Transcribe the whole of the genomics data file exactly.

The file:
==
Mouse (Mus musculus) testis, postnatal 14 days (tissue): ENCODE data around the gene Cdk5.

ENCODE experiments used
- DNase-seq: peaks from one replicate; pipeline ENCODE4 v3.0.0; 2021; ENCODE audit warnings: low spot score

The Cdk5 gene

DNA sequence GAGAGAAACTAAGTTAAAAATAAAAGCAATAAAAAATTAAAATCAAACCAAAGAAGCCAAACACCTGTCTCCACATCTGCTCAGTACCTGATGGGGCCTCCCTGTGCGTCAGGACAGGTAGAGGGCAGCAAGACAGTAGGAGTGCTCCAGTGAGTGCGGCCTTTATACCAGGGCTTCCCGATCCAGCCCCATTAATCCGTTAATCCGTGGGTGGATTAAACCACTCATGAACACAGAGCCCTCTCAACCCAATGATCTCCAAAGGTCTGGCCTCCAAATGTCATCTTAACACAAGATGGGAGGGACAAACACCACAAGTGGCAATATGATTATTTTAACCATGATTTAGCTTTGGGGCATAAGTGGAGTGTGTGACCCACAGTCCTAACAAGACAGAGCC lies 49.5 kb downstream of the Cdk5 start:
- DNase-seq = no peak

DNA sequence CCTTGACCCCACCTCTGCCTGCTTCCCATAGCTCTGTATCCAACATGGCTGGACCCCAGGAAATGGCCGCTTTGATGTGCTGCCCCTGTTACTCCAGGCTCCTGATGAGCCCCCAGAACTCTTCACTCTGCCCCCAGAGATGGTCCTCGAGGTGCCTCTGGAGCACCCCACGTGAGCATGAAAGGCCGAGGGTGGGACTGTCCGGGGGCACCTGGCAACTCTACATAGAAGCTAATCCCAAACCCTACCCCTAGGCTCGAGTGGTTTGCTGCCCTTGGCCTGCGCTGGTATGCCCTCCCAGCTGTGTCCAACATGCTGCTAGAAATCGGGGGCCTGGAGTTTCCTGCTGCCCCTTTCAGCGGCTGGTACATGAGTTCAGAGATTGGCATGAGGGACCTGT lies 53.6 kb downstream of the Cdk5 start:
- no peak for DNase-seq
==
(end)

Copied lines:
Mouse (Mus musculus) testis, postnatal 14 days (tissue): ENCODE data around the gene Cdk5.

ENCODE experiments used
- DNase-seq: peaks from one replicate; pipeline ENCODE4 v3.0.0; 2021; ENCODE audit warnings: low spot score

The Cdk5 gene

DNA sequence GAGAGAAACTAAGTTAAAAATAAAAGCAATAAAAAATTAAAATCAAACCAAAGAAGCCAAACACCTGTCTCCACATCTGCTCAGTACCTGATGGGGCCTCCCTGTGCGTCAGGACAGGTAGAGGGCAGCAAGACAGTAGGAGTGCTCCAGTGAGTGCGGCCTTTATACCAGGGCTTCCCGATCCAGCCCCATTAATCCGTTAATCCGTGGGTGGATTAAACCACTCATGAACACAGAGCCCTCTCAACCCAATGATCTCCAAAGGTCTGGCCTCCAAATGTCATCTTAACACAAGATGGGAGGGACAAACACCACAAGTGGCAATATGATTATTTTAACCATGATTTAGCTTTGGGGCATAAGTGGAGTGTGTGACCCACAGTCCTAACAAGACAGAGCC lies 49.5 kb downstream of the Cdk5 start:
- DNase-seq = no peak

DNA sequence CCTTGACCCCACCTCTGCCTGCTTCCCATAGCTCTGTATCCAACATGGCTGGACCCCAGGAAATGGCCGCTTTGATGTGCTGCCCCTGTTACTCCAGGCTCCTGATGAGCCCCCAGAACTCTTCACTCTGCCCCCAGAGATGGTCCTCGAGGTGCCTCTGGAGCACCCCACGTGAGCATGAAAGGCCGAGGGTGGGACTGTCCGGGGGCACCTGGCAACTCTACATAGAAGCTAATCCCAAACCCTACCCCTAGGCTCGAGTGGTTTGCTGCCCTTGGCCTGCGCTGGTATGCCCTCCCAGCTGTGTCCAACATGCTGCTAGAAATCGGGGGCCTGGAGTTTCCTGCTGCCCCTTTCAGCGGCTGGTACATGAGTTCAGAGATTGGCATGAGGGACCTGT lies 53.6 kb downstream of the Cdk5 start:
- no peak for DNase-seq